The verb "to like" is perfectly happy with either gerund or infinitive objects, with no real difference in grammatical or semantic relationships. Not every verb is quite so flexible.
The first example on the page that you have cited is "She enjoys being photographed." Even though "to like" and "to enjoy" have similar meanings, "to enjoy" is not happy with infinitive objects. To the native ear, the sentence "She enjoys to be photographed" sounds foreign, awkward, or just plain wrong.
Another verb that is less flexible than "to like" is "to want". In this case, infinitives are good objects. "I want to be understood" sounds perfectly natural, but "I want being understood" sounds bad.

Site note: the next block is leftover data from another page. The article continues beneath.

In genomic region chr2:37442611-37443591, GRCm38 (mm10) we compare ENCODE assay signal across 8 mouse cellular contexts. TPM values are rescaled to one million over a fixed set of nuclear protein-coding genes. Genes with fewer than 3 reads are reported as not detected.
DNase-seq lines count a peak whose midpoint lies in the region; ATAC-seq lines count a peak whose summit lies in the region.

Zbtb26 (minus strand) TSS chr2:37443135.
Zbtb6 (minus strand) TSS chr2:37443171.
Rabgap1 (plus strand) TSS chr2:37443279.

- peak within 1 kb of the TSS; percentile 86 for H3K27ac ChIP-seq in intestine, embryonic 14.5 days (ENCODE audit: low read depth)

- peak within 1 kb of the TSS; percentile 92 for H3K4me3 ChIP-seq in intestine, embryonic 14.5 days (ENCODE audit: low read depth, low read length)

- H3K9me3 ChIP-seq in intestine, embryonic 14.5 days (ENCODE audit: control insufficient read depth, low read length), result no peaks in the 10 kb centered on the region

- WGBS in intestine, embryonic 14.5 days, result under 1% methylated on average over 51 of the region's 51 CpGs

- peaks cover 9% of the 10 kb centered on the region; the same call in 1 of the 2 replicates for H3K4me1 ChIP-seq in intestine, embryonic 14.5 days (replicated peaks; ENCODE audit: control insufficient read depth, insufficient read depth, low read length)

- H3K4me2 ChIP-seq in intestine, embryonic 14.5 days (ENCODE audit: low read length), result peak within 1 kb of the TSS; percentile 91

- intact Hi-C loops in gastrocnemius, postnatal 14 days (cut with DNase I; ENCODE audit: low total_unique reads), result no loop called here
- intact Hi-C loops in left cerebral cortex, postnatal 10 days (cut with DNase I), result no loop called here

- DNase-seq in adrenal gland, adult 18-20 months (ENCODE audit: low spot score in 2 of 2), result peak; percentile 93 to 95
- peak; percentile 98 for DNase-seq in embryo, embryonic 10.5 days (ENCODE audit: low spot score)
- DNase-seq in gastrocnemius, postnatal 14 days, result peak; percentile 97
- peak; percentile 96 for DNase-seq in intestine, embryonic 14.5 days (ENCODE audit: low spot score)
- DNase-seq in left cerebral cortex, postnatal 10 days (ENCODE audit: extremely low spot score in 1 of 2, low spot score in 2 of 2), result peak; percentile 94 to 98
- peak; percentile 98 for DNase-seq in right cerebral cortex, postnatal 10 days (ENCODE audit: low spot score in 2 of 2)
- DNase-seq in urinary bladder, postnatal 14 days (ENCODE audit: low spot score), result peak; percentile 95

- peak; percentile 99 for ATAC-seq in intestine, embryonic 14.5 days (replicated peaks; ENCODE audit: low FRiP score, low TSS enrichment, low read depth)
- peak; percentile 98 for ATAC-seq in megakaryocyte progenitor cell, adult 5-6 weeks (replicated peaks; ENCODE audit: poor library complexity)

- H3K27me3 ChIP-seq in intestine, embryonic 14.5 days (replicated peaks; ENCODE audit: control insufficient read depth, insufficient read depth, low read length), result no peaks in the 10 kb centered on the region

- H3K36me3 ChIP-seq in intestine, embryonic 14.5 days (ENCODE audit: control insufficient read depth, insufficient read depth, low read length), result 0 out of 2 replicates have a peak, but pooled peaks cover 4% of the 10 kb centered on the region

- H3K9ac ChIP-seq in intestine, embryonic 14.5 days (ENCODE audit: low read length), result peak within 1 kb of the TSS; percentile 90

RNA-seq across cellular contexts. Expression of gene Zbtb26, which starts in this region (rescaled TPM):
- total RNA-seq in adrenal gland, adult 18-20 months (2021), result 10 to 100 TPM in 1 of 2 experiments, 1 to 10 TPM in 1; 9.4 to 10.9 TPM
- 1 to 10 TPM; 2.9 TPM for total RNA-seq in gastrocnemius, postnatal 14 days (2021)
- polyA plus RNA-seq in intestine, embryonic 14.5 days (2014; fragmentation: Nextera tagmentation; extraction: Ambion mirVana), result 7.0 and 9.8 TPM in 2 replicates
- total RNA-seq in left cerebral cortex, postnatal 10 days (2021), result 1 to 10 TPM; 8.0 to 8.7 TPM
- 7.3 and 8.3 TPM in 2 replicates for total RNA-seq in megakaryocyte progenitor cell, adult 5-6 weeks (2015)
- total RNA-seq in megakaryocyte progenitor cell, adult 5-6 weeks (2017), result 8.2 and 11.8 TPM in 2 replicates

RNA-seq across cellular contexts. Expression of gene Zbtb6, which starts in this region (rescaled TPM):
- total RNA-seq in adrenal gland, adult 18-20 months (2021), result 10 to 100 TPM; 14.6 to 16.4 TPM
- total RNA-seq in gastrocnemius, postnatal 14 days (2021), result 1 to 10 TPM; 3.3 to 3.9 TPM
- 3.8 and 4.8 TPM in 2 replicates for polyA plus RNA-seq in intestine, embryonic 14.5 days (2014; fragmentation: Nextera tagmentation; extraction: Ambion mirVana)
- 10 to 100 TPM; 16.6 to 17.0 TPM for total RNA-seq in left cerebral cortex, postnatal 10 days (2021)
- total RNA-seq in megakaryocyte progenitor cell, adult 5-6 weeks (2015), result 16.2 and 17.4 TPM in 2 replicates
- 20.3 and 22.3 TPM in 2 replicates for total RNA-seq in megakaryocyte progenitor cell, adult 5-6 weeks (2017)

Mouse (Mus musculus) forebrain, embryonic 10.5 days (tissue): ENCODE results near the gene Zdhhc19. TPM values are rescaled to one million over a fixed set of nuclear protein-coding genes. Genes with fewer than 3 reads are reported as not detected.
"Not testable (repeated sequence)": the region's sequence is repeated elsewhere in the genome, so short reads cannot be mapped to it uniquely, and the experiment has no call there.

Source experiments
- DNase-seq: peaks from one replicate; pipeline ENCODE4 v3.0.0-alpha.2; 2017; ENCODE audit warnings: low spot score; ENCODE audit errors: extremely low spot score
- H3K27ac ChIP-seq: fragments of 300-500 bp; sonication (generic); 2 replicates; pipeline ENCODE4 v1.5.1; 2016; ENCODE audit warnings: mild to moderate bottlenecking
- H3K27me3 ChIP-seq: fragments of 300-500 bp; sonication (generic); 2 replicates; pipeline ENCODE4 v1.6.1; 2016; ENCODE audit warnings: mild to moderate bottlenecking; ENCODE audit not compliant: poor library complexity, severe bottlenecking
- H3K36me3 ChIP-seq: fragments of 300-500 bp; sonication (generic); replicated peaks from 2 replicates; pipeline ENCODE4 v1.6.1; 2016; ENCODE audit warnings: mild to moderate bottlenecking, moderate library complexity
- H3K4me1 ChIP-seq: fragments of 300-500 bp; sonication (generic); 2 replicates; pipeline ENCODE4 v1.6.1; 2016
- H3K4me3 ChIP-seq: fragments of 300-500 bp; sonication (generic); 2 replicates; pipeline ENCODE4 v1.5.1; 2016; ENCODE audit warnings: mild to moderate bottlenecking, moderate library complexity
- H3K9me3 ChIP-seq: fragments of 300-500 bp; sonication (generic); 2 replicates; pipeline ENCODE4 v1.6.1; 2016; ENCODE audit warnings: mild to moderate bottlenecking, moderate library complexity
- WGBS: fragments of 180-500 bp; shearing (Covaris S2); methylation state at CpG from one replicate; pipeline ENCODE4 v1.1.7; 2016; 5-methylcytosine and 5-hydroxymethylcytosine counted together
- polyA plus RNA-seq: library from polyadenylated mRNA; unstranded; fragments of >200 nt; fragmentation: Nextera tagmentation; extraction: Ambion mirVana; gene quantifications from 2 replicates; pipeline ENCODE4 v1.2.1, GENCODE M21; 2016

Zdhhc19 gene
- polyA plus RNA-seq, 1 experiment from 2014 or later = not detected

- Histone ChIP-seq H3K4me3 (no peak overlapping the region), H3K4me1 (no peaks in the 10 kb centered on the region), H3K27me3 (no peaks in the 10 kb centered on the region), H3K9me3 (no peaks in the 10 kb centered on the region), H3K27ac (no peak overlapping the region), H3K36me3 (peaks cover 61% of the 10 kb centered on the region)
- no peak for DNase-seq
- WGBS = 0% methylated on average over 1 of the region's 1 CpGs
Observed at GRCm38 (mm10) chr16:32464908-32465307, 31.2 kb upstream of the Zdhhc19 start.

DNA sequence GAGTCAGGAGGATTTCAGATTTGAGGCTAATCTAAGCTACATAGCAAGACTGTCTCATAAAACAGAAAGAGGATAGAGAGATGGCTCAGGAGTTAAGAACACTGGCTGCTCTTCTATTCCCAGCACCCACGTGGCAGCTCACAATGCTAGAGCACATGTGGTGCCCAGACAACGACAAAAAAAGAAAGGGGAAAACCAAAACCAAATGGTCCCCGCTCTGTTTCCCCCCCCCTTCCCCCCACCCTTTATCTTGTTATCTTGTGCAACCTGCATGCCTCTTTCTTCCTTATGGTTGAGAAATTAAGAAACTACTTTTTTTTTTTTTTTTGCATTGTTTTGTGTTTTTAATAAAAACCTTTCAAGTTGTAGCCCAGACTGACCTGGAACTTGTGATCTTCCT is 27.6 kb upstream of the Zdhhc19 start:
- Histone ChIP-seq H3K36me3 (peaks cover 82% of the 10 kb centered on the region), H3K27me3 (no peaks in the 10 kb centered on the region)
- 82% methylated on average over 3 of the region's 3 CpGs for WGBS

These objects themselves, the infinitives and gerunds both, have nothing to do with expressing preference. The verbs handle that. The verbs also govern the kinds of arguments that they take.
The infinitives and gerunds in question happen to be passive. There do exist active voice versions of each. The active -ing form (which is used for both gerunds and so-called present participles) is simply that -- the -ing form. The active voice equivalent of "being photographed" is "photographing". The active infinitive form is, well, just the infinitive form. The active voice equivalent of "to be photographed" is "to photograph".
In both cases, the passive is constructed from the appropriate form of "to be" with a so-called past participle -- doing or being done, to do or to be done.